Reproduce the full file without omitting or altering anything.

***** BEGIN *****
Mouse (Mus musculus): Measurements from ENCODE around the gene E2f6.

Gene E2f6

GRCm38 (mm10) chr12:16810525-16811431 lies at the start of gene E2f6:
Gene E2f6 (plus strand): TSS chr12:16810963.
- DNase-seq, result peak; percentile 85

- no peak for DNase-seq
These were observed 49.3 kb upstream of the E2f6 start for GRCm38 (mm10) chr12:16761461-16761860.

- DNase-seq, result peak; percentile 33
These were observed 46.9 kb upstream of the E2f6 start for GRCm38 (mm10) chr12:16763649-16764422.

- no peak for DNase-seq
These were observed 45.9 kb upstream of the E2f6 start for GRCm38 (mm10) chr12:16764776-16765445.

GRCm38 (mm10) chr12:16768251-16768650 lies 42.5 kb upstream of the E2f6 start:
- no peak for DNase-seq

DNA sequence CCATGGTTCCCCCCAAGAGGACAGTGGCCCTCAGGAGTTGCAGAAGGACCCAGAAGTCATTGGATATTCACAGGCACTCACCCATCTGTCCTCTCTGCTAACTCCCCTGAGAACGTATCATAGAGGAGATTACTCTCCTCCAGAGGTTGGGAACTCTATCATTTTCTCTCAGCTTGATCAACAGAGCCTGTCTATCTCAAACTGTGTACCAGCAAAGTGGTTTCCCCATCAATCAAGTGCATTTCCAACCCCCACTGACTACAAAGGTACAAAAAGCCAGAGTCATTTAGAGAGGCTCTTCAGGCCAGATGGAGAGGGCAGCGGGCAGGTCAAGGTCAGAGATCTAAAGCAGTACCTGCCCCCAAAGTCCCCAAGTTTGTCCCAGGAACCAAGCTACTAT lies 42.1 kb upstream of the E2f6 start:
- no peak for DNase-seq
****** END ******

Mouse (Mus musculus): Measurements from ENCODE around the gene E2f6.

Gene E2f6

GRCm38 (mm10) chr12:16810525-16811431 lies at the start of gene E2f6:
Gene E2f6 (plus strand): TSS chr12:16810963.
- DNase-seq, result peak; percentile 85

- no peak for DNase-seq
These were observed 49.3 kb upstream of the E2f6 start for GRCm38 (mm10) chr12:16761461-16761860.

- DNase-seq, result peak; percentile 33
These were observed 46.9 kb upstream of the E2f6 start for GRCm38 (mm10) chr12:16763649-16764422.

- no peak for DNase-seq
These were observed 45.9 kb upstream of the E2f6 start for GRCm38 (mm10) chr12:16764776-16765445.

GRCm38 (mm10) chr12:16768251-16768650 lies 42.5 kb upstream of the E2f6 start:
- no peak for DNase-seq

DNA sequence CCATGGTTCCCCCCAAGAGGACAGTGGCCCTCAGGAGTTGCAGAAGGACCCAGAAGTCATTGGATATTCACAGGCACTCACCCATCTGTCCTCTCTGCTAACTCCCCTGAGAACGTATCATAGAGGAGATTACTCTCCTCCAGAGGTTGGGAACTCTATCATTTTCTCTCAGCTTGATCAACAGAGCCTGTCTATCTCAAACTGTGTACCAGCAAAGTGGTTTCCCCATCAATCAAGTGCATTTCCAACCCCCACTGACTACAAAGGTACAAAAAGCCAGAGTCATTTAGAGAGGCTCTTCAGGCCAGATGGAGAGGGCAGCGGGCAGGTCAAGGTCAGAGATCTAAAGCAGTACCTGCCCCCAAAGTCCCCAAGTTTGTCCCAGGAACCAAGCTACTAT lies 42.1 kb upstream of the E2f6 start:
- no peak for DNase-seq